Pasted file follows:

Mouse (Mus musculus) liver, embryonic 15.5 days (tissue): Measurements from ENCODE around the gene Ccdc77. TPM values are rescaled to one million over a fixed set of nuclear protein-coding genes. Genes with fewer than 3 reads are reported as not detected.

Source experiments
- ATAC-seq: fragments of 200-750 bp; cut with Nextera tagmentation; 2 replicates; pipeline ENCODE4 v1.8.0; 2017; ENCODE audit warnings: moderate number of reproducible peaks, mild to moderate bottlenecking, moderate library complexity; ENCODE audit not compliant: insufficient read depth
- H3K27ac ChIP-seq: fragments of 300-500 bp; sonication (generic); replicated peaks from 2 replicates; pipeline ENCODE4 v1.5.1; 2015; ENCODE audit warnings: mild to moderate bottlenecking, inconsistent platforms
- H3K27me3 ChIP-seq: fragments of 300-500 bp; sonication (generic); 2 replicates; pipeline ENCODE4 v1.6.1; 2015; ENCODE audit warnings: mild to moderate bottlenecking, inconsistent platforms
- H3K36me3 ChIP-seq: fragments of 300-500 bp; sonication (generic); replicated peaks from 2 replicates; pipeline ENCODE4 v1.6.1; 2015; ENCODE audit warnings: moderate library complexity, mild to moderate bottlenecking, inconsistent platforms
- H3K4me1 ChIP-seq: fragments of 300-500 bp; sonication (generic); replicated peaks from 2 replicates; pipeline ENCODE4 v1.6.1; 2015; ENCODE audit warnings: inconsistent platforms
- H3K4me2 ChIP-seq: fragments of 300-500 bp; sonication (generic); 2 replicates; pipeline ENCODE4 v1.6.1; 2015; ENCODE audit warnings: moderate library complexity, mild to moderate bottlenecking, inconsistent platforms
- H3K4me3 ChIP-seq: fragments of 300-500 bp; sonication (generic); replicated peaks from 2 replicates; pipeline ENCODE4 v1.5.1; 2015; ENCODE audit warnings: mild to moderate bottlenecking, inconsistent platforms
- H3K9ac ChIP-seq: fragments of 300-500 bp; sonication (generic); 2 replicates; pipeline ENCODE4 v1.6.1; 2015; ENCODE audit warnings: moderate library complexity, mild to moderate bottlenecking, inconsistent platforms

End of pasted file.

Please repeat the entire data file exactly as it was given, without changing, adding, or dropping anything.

Mouse (Mus musculus) liver, embryonic 15.5 days (tissue): Measurements from ENCODE around the gene Ccdc77. TPM values are rescaled to one million over a fixed set of nuclear protein-coding genes. Genes with fewer than 3 reads are reported as not detected.

Source experiments
- ATAC-seq: fragments of 200-750 bp; cut with Nextera tagmentation; 2 replicates; pipeline ENCODE4 v1.8.0; 2017; ENCODE audit warnings: moderate number of reproducible peaks, mild to moderate bottlenecking, moderate library complexity; ENCODE audit not compliant: insufficient read depth
- H3K27ac ChIP-seq: fragments of 300-500 bp; sonication (generic); replicated peaks from 2 replicates; pipeline ENCODE4 v1.5.1; 2015; ENCODE audit warnings: mild to moderate bottlenecking, inconsistent platforms
- H3K27me3 ChIP-seq: fragments of 300-500 bp; sonication (generic); 2 replicates; pipeline ENCODE4 v1.6.1; 2015; ENCODE audit warnings: mild to moderate bottlenecking, inconsistent platforms
- H3K36me3 ChIP-seq: fragments of 300-500 bp; sonication (generic); replicated peaks from 2 replicates; pipeline ENCODE4 v1.6.1; 2015; ENCODE audit warnings: moderate library complexity, mild to moderate bottlenecking, inconsistent platforms
- H3K4me1 ChIP-seq: fragments of 300-500 bp; sonication (generic); replicated peaks from 2 replicates; pipeline ENCODE4 v1.6.1; 2015; ENCODE audit warnings: inconsistent platforms
- H3K4me2 ChIP-seq: fragments of 300-500 bp; sonication (generic); 2 replicates; pipeline ENCODE4 v1.6.1; 2015; ENCODE audit warnings: moderate library complexity, mild to moderate bottlenecking, inconsistent platforms
- H3K4me3 ChIP-seq: fragments of 300-500 bp; sonication (generic); replicated peaks from 2 replicates; pipeline ENCODE4 v1.5.1; 2015; ENCODE audit warnings: mild to moderate bottlenecking, inconsistent platforms
- H3K9ac ChIP-seq: fragments of 300-500 bp; sonication (generic); 2 replicates; pipeline ENCODE4 v1.6.1; 2015; ENCODE audit warnings: moderate library complexity, mild to moderate bottlenecking, inconsistent platforms